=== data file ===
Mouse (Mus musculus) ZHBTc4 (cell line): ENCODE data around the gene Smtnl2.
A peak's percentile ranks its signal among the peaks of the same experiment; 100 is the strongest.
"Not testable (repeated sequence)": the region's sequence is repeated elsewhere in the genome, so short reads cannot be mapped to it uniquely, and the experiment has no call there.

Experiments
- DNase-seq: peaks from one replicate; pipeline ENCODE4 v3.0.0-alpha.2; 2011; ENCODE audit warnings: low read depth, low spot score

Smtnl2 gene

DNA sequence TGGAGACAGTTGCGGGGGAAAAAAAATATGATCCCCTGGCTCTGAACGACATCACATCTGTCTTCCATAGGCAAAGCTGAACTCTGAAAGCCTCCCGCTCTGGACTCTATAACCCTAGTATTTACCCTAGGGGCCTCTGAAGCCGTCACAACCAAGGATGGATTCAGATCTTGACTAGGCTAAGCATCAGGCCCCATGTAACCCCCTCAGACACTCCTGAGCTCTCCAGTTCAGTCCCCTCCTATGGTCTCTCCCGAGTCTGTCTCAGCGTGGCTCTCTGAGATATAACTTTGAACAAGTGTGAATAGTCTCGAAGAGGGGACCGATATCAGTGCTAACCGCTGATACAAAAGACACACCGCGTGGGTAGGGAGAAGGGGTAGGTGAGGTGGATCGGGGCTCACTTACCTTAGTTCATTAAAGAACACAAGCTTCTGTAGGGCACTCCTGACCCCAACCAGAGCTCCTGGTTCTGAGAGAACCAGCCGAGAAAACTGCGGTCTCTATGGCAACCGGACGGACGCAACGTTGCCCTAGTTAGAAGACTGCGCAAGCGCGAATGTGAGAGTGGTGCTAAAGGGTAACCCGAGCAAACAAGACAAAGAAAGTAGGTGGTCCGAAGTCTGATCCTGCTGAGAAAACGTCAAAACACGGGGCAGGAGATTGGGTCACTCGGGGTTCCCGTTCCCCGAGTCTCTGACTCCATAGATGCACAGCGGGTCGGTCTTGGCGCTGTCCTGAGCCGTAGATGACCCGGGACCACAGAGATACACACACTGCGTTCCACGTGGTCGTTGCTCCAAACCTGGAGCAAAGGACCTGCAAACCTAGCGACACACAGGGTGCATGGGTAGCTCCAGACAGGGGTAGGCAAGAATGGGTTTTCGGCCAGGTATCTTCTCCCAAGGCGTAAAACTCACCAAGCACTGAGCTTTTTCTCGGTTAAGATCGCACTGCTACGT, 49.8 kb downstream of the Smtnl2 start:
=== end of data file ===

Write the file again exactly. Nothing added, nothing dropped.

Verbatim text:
Mouse (Mus musculus) ZHBTc4 (cell line): ENCODE data around the gene Smtnl2.
A peak's percentile ranks its signal among the peaks of the same experiment; 100 is the strongest.
"Not testable (repeated sequence)": the region's sequence is repeated elsewhere in the genome, so short reads cannot be mapped to it uniquely, and the experiment has no call there.

Experiments
- DNase-seq: peaks from one replicate; pipeline ENCODE4 v3.0.0-alpha.2; 2011; ENCODE audit warnings: low read depth, low spot score

Smtnl2 gene

DNA sequence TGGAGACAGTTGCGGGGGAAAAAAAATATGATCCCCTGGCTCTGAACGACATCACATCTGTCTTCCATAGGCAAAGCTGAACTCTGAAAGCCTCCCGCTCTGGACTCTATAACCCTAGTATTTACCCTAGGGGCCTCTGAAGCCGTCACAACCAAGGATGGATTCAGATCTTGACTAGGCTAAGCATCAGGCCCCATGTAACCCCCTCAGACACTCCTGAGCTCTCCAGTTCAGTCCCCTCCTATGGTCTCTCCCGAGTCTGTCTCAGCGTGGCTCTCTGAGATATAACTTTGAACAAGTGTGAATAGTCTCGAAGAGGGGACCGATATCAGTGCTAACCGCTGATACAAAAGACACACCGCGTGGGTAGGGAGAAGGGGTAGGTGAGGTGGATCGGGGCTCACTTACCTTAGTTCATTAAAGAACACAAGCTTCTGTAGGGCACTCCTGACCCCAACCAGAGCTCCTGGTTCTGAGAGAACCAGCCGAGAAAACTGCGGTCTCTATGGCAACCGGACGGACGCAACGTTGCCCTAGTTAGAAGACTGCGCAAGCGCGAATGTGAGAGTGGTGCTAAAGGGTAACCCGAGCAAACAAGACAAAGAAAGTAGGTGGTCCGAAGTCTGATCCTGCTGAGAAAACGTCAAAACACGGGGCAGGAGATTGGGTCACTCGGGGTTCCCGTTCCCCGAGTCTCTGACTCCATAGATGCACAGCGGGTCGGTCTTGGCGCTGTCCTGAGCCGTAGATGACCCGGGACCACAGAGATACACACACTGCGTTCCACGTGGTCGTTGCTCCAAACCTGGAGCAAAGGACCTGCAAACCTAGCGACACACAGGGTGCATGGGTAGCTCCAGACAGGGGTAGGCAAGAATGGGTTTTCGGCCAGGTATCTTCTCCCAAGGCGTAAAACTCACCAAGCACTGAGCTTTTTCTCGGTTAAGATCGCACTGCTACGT, 49.8 kb downstream of the Smtnl2 start: